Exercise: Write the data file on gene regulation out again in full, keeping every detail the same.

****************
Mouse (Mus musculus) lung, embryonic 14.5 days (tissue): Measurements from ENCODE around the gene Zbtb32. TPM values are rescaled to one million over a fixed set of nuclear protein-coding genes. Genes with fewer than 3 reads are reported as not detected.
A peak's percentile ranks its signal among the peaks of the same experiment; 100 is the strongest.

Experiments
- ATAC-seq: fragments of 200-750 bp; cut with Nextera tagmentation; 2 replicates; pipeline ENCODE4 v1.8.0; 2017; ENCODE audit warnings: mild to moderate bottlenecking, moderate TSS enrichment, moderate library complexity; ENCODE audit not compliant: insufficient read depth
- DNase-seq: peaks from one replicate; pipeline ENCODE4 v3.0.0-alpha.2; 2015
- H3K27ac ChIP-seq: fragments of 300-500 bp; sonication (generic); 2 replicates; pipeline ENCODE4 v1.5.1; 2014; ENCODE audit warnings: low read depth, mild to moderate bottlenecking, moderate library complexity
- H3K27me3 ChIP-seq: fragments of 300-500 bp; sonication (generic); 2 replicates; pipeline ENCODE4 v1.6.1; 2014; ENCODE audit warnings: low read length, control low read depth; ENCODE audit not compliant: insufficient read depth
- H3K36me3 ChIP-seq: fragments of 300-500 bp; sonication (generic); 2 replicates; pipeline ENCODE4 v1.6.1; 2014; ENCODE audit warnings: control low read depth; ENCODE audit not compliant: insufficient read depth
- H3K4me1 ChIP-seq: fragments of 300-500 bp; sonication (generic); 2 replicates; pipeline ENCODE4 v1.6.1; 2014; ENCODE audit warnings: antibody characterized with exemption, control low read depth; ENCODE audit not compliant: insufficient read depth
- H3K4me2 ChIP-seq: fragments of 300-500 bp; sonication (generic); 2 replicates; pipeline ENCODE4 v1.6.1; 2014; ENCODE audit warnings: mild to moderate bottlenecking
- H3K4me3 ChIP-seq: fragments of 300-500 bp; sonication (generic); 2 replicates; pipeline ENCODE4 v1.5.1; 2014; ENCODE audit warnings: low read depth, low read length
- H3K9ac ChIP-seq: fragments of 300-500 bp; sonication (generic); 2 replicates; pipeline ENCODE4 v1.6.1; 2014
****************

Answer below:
Mouse (Mus musculus) lung, embryonic 14.5 days (tissue): Measurements from ENCODE around the gene Zbtb32. TPM values are rescaled to one million over a fixed set of nuclear protein-coding genes. Genes with fewer than 3 reads are reported as not detected.
A peak's percentile ranks its signal among the peaks of the same experiment; 100 is the strongest.

Experiments
- ATAC-seq: fragments of 200-750 bp; cut with Nextera tagmentation; 2 replicates; pipeline ENCODE4 v1.8.0; 2017; ENCODE audit warnings: mild to moderate bottlenecking, moderate TSS enrichment, moderate library complexity; ENCODE audit not compliant: insufficient read depth
- DNase-seq: peaks from one replicate; pipeline ENCODE4 v3.0.0-alpha.2; 2015
- H3K27ac ChIP-seq: fragments of 300-500 bp; sonication (generic); 2 replicates; pipeline ENCODE4 v1.5.1; 2014; ENCODE audit warnings: low read depth, mild to moderate bottlenecking, moderate library complexity
- H3K27me3 ChIP-seq: fragments of 300-500 bp; sonication (generic); 2 replicates; pipeline ENCODE4 v1.6.1; 2014; ENCODE audit warnings: low read length, control low read depth; ENCODE audit not compliant: insufficient read depth
- H3K36me3 ChIP-seq: fragments of 300-500 bp; sonication (generic); 2 replicates; pipeline ENCODE4 v1.6.1; 2014; ENCODE audit warnings: control low read depth; ENCODE audit not compliant: insufficient read depth
- H3K4me1 ChIP-seq: fragments of 300-500 bp; sonication (generic); 2 replicates; pipeline ENCODE4 v1.6.1; 2014; ENCODE audit warnings: antibody characterized with exemption, control low read depth; ENCODE audit not compliant: insufficient read depth
- H3K4me2 ChIP-seq: fragments of 300-500 bp; sonication (generic); 2 replicates; pipeline ENCODE4 v1.6.1; 2014; ENCODE audit warnings: mild to moderate bottlenecking
- H3K4me3 ChIP-seq: fragments of 300-500 bp; sonication (generic); 2 replicates; pipeline ENCODE4 v1.5.1; 2014; ENCODE audit warnings: low read depth, low read length
- H3K9ac ChIP-seq: fragments of 300-500 bp; sonication (generic); 2 replicates; pipeline ENCODE4 v1.6.1; 2014